Throughout art history, scholars have devised a special vocabulary to talk about art. These terms are very useful, but they are not always self-explanatory. Enter into the art historical word gallery, where we provide some definitions commonly used to describe artistic styles, techniques, or movements in art.
Paper is fundamental to traditional printmaking, but paper as a medium can be as diverse as the images printed on its surface. Surface Tension: Contemporary Prints from the Anderson Collection (on view at the de Young through January 15, 2012) puts paper front and center, exploring the ways in which artists from the late 1960s to today engage paper as more than just a surface.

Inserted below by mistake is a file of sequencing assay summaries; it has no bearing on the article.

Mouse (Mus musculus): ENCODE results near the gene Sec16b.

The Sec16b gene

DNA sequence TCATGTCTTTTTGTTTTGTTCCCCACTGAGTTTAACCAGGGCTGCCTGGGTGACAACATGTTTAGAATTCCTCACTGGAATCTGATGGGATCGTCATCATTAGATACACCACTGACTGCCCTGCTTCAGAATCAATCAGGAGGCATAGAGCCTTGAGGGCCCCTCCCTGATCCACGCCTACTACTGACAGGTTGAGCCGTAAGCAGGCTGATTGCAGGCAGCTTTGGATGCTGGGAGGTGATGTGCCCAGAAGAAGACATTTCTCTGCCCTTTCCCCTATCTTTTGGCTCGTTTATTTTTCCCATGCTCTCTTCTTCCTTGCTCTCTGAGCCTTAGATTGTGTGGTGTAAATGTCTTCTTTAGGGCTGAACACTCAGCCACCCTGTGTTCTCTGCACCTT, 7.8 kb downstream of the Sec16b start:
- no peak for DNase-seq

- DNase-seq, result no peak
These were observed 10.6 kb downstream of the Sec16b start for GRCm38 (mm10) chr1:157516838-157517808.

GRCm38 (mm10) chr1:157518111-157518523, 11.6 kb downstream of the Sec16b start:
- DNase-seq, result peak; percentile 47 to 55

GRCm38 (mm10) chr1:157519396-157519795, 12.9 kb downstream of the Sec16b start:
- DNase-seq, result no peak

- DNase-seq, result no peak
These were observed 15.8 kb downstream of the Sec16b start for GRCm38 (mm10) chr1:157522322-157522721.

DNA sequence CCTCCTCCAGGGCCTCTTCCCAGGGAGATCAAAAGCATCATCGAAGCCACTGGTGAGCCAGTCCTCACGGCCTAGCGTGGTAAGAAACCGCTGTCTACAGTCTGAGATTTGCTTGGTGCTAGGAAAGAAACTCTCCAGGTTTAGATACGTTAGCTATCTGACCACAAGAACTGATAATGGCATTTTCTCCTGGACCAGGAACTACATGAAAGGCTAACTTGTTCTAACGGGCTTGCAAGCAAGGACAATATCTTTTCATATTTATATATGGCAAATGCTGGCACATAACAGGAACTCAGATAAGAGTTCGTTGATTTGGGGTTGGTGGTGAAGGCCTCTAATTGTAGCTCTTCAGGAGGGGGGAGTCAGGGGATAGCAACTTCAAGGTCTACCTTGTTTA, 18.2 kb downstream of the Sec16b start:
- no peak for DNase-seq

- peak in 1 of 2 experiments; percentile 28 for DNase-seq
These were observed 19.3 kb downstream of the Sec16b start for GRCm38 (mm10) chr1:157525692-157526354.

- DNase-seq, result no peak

Though no ink touched the paper in Josef Albers's Embossed Linear Construction series (1969), he used embossing, a traditional printmaking process, to transform ordinary sheets of watercolor paper into subtle bas-relief constructions that extend into the viewer’s space.
Photographs, a ubiquitous component of contemporary life, serve as an ever-evolving record of our lives and those of our friends and family. Children provide an immediate source of inspiration, and many new parents quickly adopt the role of amateur photographer.